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Daniel81

R 60 Macro vs R 100 Macro

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I have had an R 60 Elmarit Macro for 6 months now, using it on my SL with R adaptor.  I got an excellent copy and the focus ring is smooth as butter.  I just got an R 100 Elmarit Macro the other day (quite a late model - serial number in the 39xxxx).  It is in excellent condition - the focus is smooth but very tight - a big contrast with my R 60. I may send it off to have the focus loosened  /  lubricated (when I put my ear to it while rotating the focus, I can hear a lot of friction).  Can anyone who has owned both of these lenses tell me if it is typical for the 100 to focus quite a bit tighter than the 60 ( it IS a LOT more metal, so perhaps that is just a normal contrast between the two lenses) or am I right to expect the 100 to be as free, loose and buttery with its focus ring as i am used to with the 60 (in which case I will certainly send it away)?  Thanks.

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I have owned both.  My copy of the 100mm also had a lot of drag on the focus ring.  The long focus throw of the lens and the drag made it difficult for me to change focus quickly, which is the main reason I eventually sold it.  Of the 20+ R-mount lenses I've owned/used over the years, the 100mm macro had the most drag on the focus ring of any of them.

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I have not had 60mm, but I had the 100mm APO Macro. It has a quite well damped focusing ring. It is smooth, but a bit hard to turn. This is done on purpose to make it easier to focus in small increments in the macro range. For action and quicker focusing, Leica recommended the 90mm APO Summicron and the 135mm and 180mm Elmarits. You should certainly ask Leica if they can adjust it, (they will probably want to see the lens regardless...), but my guess is that this is more inherent in the design of the lens helical and elements, rather than something that can be significantly loosened.

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Daniel, my experience echoes that of Stuart"s - firm, though perfectly manageable. For a macro lens used on a tripod, I'd rather have it that way round. My 50/2 is also quite tight, but my 180/2.8 Apo is the other way round - a bit too easy for my personal taste - but I gather this is not uncommon with lenses with internal focus. The 100 Apo moves externally, and has to be moved in and out quite a lot. I suspect there is nothing actually wrong with your lens, and that it's just the way it is.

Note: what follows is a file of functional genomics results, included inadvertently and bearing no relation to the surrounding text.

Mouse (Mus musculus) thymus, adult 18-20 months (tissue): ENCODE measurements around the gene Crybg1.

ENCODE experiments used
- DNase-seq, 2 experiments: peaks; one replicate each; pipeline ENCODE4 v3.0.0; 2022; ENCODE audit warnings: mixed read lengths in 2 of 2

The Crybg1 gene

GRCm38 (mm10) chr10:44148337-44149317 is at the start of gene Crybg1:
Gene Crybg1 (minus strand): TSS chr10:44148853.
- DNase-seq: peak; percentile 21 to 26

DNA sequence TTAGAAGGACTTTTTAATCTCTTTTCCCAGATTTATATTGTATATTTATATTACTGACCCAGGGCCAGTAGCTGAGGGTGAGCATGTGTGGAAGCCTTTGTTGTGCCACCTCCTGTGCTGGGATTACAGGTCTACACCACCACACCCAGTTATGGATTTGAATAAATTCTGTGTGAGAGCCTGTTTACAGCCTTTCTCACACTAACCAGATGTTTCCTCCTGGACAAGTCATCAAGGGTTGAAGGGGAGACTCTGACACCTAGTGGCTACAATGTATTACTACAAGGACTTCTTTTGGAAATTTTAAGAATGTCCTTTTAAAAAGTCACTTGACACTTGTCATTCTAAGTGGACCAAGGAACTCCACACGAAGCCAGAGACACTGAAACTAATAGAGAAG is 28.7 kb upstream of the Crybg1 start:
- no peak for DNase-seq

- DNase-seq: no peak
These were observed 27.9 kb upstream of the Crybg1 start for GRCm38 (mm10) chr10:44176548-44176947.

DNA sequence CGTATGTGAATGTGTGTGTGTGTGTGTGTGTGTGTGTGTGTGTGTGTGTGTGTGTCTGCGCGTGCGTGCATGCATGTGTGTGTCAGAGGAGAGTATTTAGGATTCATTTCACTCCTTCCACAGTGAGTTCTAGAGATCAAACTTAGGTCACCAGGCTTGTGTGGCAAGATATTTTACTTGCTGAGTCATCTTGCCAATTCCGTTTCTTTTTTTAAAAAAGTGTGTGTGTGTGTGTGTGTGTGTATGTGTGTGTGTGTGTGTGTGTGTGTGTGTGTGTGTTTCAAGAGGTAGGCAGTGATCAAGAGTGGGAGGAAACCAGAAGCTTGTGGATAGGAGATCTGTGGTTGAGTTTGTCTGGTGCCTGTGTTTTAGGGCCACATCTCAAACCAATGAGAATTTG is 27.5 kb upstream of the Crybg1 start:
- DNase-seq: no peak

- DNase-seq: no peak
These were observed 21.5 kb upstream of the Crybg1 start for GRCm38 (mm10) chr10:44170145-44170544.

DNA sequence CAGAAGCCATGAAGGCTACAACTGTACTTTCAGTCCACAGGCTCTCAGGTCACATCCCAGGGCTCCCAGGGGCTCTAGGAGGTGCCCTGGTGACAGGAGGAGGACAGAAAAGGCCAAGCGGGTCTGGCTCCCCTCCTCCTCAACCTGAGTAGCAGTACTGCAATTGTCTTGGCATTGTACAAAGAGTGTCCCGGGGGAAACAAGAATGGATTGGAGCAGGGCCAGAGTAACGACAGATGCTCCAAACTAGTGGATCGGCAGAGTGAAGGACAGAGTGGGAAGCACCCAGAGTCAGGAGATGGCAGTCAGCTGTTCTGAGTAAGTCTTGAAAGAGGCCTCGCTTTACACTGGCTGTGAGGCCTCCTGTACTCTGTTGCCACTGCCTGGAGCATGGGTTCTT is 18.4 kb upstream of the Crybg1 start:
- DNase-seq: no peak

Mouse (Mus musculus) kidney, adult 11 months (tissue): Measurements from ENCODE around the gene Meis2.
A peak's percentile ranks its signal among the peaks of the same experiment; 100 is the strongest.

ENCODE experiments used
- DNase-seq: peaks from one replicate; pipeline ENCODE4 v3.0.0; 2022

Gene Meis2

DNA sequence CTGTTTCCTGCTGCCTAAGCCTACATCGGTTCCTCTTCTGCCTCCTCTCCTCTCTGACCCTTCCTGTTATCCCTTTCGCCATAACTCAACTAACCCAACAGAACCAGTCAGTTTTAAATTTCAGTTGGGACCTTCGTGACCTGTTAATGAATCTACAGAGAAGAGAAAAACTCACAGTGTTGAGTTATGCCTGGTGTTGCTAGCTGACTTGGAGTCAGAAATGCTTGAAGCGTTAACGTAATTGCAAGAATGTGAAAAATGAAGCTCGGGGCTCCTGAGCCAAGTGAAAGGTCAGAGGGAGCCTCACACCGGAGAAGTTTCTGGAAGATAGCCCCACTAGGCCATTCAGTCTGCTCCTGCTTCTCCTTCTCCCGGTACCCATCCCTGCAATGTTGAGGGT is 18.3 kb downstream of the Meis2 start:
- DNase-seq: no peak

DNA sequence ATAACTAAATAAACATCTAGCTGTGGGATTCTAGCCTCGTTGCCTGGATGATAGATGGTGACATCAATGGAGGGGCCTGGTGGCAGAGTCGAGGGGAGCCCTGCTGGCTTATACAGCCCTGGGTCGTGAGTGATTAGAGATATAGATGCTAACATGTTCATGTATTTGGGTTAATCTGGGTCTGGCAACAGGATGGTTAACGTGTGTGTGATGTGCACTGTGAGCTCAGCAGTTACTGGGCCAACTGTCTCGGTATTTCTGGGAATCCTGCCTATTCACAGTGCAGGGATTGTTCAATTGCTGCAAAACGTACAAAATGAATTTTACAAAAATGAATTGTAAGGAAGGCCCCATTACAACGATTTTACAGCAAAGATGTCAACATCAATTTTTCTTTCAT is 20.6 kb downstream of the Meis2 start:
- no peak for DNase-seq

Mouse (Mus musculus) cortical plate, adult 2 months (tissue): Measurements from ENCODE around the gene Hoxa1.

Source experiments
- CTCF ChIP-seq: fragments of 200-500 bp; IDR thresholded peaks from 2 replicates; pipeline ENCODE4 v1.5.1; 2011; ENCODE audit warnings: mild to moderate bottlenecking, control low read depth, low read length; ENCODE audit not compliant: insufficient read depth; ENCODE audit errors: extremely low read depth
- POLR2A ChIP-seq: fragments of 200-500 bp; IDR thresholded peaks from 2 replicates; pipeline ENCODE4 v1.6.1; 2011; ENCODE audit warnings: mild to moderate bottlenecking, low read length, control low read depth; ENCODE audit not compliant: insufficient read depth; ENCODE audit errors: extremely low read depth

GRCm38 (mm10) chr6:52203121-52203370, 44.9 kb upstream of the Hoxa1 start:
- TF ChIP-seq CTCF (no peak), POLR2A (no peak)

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Hello,

Since very long that I use the two types, untill now mounted on M digitals body, I see them as two different uses and complementary.

The A.M.E.R. 100mm was purchased new in the '90, when I had the 60mm before that for some years.

Since new the "hard to turn focus" was something to learn, so I set the ring to the ratio that I need, then "focus" (leaning in/out) accordingly.

Two turns of 360° to reach 1:2 is something too slow for fast action use.

Good thing is decades later, after hard use, the AMER is always one of the best macro lens nothing can compare.

 

The 60mm is faster/lighter to use but if their results are nice, not really comparable to 100mm results.

 

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I was about to say that I don't recall the focus on my 100mm to be stiff, but then recalled it's just the lens head and focus is done with the rack and pinion. But it's an exceptional lens, the only one of my R suite that I use exclusively with a digital camera - macro on film being one masochistic step too far even for me!

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Thank you EVERYONE here for your thoughtful comments. Yes, I don't know much about lens design, but it certainly is my impression that its just a LOT of metal to be moving in and out externally and therefore, by its nature, the focus experience is 'heavy going'!  Amplified by the very large throw involved!  I agree, in the end, macro work is more about moving closer and away from the subject to 'get it right' (rather than using the focus mechanism)  . . . and the focus peaking of the SL helps that a LOT!  This 'heavy going' is just such a contrast with the R 60 macro, I found it quite a contrast - but its such a heavier lens with so much more metal and so much more throw to the full focus - it makes sense.  I will just learn to appreciate them to be two very different lenses!!  (and I do also have the R 180 which I find a real delight to focus - its like butter - I can really fine tune that way - but its not macro and the focusing is all internal - a different beast altogether!!  Conclusion:  EACH lens is unique, has a unique personality and unique application.  Thanks again to everyone here.

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